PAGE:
If you understand organic chemistry, biochemistry is (somewhat) conceptual and an application of your knowledge from orgo. If you don't understand organic chemistry, biochemistry is memorization. It's possible to get through biochem without a good understanding of organic, but having a good grasp of organic chemistry when going into biochem will give you a greater appreciation for the material.
One important set of topics from chemistry in general are the principles of chemical structure and bonding (bond geometry, stereochemistry, conformations, polarity, intermolecular forces). These concepts are crucial for understanding the structures of biological macromolecules (proteins, nucleic acids, lipids, and carbohydrates), which is central to undestanding the function of these molecules in cells. Knowing the properties and reactivities of functional groups (alcohols, carboxylic acids, amines, amides, imines, thiols, etc.) and understanding the basic reaction mechanisms in organic chemistry (what are nucleophiles? what are electrophiles?) will also be important for biochemistry. One big part of biochemistry is trying to understand how enzymes work, a subject which relies very much on arrow pushing from organic chemistry along with a discussion of protein structure. Knowing specific name reactions and their mechanisms from organic chemistry is not so important, but the ability to look at a reaction and think of a plausible reaction mechanism is important.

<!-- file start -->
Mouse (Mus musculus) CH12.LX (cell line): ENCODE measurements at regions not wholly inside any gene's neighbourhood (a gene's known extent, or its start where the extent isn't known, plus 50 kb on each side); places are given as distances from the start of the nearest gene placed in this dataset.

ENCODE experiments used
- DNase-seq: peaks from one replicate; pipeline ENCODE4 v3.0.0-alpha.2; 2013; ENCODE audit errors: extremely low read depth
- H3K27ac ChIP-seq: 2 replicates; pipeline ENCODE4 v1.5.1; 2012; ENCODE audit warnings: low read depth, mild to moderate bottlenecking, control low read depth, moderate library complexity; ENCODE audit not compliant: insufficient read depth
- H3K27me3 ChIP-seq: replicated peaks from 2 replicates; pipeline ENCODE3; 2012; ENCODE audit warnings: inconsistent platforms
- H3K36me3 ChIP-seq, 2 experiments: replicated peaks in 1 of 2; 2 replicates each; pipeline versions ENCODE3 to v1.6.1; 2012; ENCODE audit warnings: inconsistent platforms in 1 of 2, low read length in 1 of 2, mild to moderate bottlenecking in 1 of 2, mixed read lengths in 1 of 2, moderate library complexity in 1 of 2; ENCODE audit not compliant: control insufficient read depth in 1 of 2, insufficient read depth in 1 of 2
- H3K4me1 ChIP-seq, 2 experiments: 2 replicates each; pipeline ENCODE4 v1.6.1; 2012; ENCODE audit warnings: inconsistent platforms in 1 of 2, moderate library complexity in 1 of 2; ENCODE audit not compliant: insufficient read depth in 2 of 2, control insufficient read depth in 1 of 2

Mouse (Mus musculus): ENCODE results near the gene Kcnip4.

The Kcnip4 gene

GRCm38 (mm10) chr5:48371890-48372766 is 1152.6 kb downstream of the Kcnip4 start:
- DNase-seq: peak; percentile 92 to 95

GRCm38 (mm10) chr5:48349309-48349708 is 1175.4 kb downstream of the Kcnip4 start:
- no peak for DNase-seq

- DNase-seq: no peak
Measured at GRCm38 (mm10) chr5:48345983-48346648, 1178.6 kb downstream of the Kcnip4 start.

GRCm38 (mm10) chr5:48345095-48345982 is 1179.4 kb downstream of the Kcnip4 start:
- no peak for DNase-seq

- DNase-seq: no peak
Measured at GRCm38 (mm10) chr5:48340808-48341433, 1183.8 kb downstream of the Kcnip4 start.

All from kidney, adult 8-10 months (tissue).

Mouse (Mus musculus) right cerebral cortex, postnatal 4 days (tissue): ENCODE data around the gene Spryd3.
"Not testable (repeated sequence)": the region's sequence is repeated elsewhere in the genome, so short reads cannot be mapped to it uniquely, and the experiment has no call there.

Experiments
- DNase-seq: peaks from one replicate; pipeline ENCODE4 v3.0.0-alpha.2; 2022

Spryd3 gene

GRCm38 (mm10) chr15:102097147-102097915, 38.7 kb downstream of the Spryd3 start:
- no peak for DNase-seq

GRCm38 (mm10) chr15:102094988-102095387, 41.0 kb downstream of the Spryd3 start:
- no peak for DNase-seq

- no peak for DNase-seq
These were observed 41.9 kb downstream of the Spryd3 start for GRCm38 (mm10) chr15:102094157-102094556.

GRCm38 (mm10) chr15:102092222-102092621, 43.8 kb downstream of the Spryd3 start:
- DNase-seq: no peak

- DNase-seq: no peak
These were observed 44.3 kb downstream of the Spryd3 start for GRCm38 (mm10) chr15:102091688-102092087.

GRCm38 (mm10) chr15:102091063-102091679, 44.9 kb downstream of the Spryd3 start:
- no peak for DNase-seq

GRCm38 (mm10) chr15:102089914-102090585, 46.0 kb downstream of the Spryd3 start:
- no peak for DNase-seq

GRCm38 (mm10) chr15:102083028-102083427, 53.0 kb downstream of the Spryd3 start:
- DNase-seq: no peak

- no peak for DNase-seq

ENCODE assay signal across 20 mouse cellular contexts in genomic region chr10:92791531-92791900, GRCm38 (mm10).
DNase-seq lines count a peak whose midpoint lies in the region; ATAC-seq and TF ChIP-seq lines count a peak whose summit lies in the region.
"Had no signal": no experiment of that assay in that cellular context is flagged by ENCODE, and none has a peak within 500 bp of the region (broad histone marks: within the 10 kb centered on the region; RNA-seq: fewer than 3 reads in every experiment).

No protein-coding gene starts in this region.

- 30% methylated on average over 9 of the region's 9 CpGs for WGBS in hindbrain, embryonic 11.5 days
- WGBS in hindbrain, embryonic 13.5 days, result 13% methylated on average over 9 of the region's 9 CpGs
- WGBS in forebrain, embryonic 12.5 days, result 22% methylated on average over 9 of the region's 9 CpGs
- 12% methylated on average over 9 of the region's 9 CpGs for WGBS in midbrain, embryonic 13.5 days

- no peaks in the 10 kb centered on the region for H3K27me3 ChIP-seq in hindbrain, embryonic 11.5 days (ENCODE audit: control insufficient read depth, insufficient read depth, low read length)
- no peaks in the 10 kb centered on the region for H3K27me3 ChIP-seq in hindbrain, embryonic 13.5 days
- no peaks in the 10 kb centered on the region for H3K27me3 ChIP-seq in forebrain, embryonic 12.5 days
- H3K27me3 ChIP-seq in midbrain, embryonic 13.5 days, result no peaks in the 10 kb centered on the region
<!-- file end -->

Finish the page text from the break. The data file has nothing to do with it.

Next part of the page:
As agrobert said, unfortunately most introductory biochem is taught at a fairly low level and a good portion ends up being memorization (mostly the sections on metabolism). However, understanding the underlying chemistry that the enzymes in the metabolic pathways perform helps make learning these parts of metabolism easier.